Fast Food Nation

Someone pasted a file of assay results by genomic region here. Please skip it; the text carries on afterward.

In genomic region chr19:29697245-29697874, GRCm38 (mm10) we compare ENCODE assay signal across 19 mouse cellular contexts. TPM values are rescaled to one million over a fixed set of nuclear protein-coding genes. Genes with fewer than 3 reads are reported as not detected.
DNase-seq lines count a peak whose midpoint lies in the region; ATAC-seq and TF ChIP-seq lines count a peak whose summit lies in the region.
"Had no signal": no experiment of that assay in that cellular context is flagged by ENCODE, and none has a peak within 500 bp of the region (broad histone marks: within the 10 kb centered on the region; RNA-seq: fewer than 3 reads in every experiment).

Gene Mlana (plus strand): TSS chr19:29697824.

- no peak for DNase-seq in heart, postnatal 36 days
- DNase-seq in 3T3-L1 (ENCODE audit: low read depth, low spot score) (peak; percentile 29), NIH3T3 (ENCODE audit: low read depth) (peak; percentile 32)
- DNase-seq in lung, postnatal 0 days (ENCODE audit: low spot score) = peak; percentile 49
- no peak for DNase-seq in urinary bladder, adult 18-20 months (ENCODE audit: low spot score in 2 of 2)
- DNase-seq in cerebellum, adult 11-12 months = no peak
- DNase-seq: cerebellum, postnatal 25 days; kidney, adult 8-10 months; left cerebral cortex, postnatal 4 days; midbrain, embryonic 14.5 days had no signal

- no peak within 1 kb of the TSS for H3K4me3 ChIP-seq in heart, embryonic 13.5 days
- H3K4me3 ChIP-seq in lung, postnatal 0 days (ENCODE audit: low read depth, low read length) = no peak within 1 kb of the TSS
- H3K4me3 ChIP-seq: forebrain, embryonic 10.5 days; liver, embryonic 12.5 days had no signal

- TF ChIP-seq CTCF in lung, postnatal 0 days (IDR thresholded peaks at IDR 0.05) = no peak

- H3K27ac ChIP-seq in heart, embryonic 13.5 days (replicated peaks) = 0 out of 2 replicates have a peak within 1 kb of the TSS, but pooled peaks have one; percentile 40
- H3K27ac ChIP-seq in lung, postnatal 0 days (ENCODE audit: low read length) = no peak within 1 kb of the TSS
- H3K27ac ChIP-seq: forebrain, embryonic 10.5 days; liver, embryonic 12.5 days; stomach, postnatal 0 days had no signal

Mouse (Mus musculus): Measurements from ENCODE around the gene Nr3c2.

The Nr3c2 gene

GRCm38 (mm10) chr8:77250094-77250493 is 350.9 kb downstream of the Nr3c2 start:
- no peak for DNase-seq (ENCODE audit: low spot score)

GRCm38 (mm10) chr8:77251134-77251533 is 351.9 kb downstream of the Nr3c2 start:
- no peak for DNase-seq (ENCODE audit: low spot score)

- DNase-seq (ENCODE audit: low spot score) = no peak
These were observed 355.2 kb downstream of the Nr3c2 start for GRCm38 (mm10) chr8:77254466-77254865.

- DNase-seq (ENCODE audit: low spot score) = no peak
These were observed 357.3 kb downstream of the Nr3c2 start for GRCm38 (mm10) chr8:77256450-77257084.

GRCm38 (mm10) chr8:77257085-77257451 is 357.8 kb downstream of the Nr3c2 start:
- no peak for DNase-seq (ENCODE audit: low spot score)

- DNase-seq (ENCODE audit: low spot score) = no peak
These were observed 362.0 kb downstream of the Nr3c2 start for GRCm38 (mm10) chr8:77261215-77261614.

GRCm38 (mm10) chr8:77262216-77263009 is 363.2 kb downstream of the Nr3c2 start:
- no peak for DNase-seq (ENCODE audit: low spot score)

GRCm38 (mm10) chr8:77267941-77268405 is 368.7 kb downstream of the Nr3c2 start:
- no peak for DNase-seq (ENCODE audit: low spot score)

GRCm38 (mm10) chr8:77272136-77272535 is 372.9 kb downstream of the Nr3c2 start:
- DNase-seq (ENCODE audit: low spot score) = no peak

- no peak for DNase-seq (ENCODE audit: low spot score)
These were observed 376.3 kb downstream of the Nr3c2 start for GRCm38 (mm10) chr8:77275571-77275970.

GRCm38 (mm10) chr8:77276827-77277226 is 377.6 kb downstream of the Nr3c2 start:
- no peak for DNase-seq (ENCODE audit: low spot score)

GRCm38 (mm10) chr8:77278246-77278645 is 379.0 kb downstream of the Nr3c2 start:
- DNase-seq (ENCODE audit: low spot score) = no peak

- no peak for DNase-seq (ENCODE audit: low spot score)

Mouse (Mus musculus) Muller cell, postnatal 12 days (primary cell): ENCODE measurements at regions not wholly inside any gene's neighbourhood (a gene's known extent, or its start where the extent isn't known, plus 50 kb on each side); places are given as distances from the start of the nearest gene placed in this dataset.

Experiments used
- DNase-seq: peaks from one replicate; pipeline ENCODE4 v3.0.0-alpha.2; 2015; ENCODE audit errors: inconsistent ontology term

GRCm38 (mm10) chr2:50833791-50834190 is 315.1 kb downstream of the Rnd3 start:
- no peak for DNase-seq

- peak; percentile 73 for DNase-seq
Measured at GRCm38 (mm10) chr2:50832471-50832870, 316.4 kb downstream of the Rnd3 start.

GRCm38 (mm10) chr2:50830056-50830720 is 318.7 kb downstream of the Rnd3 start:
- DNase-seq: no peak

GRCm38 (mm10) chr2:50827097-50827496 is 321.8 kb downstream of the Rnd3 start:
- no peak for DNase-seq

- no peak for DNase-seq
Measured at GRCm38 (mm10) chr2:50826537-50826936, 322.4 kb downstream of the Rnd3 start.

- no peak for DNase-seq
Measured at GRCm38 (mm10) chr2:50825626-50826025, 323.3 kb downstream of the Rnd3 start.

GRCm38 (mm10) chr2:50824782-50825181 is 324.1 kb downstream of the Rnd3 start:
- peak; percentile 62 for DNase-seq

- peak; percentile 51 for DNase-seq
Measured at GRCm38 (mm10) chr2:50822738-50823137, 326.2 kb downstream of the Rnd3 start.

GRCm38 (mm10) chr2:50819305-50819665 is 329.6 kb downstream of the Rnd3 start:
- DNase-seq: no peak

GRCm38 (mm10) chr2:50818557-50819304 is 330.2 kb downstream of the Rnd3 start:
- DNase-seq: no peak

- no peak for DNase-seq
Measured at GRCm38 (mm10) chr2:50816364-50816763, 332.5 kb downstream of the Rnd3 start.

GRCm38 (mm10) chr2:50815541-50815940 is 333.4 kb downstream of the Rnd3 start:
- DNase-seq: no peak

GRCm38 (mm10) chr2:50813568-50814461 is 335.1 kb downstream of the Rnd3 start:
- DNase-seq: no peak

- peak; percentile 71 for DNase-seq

When writer-director Linklater and co-writer Eric Schlosser set out to adapt Schlosser's 2001 book Fast Food Nation: The Dark Side of the All-American Meal for the big screen, their goal was to translate the facts from Schlosser's non-fiction tome into a character-driven film. In this, they've succeeded. Fast Food Nation provides its viewers with an impressive bird's-eye view of the fast-food industry's (sometimes feces-ridden) nooks and crannies. Rather than bombarding their audience with a parade of preachy facts, Linklater and Schlosser use interlocking narratives to bring the account to life. The film's characters include a well-intentioned marketing exec (Greg Kinnear) at fast food chain Mickey's and the exploited Mexican workers (Catalina Sandino Moreno and Wilmer Valderrama) at the meat-packing plant that provides Mickey's with its beefy products. Linklater's built his career on subtle, character-based movies (such as Dazed and Confused and Before Sunset) so it's disappointing that Fast Food Nation isn't better. Linklater and Schlosser never make viewers invest in the characters they've created. The two have an important message to convey and they do so effectively. But to make us care about it, they should have done more to bring it to life.